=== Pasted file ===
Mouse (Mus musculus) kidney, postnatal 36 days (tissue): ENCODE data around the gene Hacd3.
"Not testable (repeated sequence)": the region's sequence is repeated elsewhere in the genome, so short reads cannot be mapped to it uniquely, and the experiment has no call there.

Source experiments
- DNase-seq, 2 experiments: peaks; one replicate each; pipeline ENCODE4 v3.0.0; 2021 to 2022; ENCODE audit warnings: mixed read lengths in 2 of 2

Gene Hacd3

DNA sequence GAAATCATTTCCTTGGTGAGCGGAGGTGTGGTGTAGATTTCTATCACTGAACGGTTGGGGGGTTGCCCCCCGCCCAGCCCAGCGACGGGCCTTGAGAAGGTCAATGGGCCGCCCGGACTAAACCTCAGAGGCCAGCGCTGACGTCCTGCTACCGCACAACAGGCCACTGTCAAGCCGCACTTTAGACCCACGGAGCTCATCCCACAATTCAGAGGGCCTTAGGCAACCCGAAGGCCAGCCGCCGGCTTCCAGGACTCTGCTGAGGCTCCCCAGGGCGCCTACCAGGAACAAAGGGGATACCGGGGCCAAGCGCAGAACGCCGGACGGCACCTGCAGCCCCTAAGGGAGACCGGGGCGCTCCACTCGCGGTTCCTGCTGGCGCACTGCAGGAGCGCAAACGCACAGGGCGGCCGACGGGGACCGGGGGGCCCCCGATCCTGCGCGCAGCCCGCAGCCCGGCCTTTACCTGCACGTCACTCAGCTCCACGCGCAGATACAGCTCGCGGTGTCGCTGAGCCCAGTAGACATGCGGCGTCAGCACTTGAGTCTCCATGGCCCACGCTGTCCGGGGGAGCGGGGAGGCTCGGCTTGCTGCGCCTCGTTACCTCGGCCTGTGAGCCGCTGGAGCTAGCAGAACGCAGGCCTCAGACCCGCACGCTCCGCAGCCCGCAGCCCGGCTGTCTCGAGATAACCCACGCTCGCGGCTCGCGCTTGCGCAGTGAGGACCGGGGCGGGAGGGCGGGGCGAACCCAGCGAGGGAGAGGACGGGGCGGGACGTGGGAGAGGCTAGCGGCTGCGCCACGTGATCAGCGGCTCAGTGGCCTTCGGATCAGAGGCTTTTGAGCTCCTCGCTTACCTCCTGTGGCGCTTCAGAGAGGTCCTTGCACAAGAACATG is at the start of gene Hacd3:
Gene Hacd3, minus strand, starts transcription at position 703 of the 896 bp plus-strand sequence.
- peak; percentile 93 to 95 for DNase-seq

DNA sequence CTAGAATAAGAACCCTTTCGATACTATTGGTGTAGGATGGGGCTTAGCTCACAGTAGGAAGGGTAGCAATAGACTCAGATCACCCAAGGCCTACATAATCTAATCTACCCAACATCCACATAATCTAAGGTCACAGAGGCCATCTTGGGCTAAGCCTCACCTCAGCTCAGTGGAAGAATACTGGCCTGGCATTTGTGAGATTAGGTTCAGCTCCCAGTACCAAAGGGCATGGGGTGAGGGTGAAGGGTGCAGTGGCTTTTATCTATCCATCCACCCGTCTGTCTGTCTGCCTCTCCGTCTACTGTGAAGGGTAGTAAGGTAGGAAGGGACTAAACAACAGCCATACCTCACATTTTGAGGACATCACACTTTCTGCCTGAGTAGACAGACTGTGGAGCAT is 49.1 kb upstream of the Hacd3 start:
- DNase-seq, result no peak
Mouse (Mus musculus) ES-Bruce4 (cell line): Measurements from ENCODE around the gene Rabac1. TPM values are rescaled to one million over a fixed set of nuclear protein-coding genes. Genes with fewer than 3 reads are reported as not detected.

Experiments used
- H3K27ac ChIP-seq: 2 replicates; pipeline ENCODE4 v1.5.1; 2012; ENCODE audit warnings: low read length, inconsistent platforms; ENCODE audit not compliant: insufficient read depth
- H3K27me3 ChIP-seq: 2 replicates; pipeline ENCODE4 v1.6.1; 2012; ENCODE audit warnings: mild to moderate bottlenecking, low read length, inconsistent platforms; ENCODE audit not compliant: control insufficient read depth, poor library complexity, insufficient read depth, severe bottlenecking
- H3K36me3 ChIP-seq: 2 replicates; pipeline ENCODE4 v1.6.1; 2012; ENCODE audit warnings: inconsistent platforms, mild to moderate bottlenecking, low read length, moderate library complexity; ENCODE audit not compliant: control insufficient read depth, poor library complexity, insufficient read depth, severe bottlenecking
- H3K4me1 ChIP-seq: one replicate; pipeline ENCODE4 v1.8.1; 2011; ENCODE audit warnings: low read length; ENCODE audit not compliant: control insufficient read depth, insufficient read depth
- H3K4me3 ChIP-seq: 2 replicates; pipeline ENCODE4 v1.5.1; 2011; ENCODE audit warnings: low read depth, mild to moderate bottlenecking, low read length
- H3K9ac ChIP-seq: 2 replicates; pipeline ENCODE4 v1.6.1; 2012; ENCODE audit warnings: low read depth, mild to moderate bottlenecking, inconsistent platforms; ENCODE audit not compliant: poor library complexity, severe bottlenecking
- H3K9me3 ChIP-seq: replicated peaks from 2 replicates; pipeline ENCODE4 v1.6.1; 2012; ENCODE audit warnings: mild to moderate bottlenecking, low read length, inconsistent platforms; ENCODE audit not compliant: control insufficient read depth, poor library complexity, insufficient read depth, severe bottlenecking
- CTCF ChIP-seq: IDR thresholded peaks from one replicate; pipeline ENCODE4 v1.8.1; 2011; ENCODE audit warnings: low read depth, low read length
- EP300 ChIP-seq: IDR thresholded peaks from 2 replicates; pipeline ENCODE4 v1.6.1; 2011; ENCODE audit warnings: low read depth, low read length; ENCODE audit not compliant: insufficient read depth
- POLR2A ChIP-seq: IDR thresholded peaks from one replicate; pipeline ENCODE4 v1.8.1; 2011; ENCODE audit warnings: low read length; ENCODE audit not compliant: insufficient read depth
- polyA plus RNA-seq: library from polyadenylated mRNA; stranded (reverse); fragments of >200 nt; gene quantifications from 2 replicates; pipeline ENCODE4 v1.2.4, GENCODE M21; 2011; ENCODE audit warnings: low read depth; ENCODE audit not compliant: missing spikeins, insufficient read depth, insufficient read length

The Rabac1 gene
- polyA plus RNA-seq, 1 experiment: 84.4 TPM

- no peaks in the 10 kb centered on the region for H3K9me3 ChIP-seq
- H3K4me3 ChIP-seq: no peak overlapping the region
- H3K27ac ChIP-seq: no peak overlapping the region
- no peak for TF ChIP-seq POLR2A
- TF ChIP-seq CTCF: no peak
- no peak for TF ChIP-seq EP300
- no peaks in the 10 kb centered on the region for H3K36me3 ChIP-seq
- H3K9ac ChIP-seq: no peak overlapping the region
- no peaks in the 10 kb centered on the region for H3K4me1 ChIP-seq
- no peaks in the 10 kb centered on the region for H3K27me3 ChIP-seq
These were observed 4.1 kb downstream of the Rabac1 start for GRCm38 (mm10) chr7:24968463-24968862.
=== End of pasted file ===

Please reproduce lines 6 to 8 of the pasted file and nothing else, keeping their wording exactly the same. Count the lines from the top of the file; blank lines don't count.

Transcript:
DNA sequence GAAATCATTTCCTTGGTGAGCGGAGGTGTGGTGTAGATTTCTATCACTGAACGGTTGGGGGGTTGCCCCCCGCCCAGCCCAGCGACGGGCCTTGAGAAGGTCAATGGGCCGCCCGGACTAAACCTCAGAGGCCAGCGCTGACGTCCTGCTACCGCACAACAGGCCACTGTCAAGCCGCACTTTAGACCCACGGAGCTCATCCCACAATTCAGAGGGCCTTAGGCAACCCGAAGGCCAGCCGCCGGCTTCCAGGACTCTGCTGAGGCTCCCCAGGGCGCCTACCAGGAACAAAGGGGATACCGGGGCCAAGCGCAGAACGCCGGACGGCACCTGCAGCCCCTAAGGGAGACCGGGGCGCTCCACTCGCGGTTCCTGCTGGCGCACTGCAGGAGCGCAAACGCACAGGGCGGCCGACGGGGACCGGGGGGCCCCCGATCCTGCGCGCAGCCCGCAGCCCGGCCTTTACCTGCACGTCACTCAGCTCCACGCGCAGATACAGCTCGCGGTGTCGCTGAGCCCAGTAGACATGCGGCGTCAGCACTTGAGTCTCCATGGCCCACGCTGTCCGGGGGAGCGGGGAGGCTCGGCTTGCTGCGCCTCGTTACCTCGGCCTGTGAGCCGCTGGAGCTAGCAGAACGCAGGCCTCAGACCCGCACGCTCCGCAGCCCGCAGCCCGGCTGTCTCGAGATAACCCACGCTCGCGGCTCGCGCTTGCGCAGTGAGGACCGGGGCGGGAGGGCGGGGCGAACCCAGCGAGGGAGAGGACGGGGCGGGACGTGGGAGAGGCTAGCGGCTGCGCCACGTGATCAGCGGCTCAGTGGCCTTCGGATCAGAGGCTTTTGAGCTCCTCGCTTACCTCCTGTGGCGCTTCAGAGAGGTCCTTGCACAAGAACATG is at the start of gene Hacd3:
Gene Hacd3, minus strand, starts transcription at position 703 of the 896 bp plus-strand sequence.
- peak; percentile 93 to 95 for DNase-seq